Actions by climate demonstrators are currently almost daily in Berlin. These often cause traffic jams – and anger among drivers. After an accident, the discussion comes to a head.
Despite the growing criticism of their actions, climate demonstrators in Berlin have continued their protest actions. According to the police, three people stuck themselves to the facade of the federal office of the Greens in Berlin-Mitte on Wednesday. In addition, the facade and a car were smeared with orange paint.
A police spokeswoman said a total of six people were involved. Around the same time there were actions at the party headquarters of the SPD and FDP in the late morning. The climate protest group “Last Generation” announced that the headquarters of all government parties had been sprayed with orange paint.
“Orange color is associated a lot with the last generation through safety vests and banners, but also with orange prison overalls,” the group said. “The death spiral from climate tipping points is already starting to turn and neither party has a plan to get it under control,” the protest group commented on its actions.
Exterior facade of the Willy Brandt House smeared
At the Willy-Brandt-Haus in Kreuzberg, two women had emptied a fire extinguisher and smeared the exterior, as the police spokeswoman described. At the FDP in Berlin-Mitte, two people would have stuck themselves to the house entrance. Police officers are on site at all locations.
The actions of the “Last Generation” are increasingly causing a lack of understanding nationwide. A serious accident in Berlin, in which a cyclist was run over by a truck last Monday, contributed to this. According to the fire brigade, a special vehicle that was supposed to help free the 44-year-old was stuck in a traffic jam on the city highway – because of an action by climate activists on a sign bridge.
“We assume that this delayed the rescue by several minutes,” said a fire department spokesman again on Wednesday. However, the formation of a rescue lane was also problematic given the size of the vehicle. According to the police, the 44-year-old is still in critical condition and is in the intensive care unit of a hospital.
The police are investigating two 63 and 59-year-old climate activists for failing to provide assistance or for the disability of people providing assistance. A spokeswoman said that the causal connection to the blockades had to be checked – also with experts.
Buschmann: Prison sentences are also possible
From the point of view of Federal Minister of Justice Marco Buschmann (FDP), prison sentences for climate activists would also be possible in certain cases. “Anyone who throws works of art can be prosecuted for damage to property. A road blockade can be punished as coercion. And if ambulances are slowed down, criminal liability for negligent bodily harm can also be considered,” he told the “Bild” newspaper (Wednesday). “In addition to fines, laws also provide for imprisonment in certain cases.” These laws must also be enforced.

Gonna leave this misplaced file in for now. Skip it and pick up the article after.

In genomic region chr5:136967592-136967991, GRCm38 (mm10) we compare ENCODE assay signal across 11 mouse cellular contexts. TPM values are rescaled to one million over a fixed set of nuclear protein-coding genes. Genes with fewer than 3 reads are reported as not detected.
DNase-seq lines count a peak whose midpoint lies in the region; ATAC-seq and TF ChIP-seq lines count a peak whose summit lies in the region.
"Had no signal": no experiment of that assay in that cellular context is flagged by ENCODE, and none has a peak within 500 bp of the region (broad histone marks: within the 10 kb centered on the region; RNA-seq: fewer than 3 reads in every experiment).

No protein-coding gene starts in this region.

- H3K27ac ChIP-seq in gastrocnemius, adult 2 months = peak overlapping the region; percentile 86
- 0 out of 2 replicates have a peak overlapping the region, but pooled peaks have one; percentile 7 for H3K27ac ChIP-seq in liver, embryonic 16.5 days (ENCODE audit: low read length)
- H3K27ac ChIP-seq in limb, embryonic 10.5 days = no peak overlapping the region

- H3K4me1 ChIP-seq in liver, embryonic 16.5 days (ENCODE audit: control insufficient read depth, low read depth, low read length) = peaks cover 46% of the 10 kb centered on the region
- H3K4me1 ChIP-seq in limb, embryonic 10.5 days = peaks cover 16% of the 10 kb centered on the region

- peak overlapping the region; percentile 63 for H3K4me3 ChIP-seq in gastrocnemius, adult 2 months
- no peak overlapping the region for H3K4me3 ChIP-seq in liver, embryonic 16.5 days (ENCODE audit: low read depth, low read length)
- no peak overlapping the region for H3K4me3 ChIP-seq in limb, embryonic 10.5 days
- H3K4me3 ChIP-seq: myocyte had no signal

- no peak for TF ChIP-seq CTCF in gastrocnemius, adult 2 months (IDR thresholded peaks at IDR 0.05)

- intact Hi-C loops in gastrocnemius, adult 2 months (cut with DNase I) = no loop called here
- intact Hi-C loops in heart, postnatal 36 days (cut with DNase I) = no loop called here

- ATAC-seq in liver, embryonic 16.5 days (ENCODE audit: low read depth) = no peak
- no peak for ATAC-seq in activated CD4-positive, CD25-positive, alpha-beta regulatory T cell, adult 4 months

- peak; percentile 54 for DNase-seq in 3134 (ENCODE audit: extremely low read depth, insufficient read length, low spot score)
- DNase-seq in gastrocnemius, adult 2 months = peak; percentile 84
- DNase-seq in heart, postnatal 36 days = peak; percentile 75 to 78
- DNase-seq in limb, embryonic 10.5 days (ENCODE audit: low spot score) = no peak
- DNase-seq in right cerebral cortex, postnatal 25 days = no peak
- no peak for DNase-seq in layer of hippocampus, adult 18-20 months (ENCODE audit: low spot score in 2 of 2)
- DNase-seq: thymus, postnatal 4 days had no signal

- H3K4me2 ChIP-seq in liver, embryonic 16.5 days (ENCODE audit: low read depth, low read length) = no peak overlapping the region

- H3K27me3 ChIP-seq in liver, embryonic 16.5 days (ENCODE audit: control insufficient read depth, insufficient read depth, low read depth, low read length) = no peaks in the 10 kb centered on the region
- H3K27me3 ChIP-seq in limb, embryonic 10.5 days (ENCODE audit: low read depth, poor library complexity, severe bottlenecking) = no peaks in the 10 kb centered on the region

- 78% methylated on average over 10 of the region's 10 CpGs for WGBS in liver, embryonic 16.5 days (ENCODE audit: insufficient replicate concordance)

CDU General Secretary Mario Czaja also called for tougher dealings with climate activists: “Why don’t blockers end up in subsequent custody for several days and are billed for the full costs of the operation?” the “Bild” newspaper quoted him as saying. The Berlin public prosecutor’s office has so far received around 730 cases (as of October 25) on the ongoing actions. According to the police, there have been more than 240 actions by climate protesters in the capital since January 24. In 102 cases (as of October 21), activists were asked to pay by the police and had to pay a fee of 241 euros each.
In response to a question from a journalist, the federal government emphasized that it did not consider the actions of climate activists to be terrorism. “I would be a bit careful with my choice of words,” said government spokesman Steffen Hebestreit on Wednesday in Berlin. The recent graffiti is a misdemeanor, but he doesn’t want to endorse the term terrorism.
Künast: Form of protest leads to “dead end”
Green politician Renate Künast said that this form of protest leads to a “dead end” because the core of the problem is no longer discussed, only the question of whether the protest is legitimate. “I don’t think it makes any sense. It’s a dead end,” she told RBB Inforadio.
The climate protest group wants to attract attention with their actions. This also includes sensational disruptive maneuvers, such as a week ago in the Barberini Museum in Potsdam: there, mashed potatoes were thrown at the painting, which cost more than 100 million euros, but nothing happened to the work of art behind glass.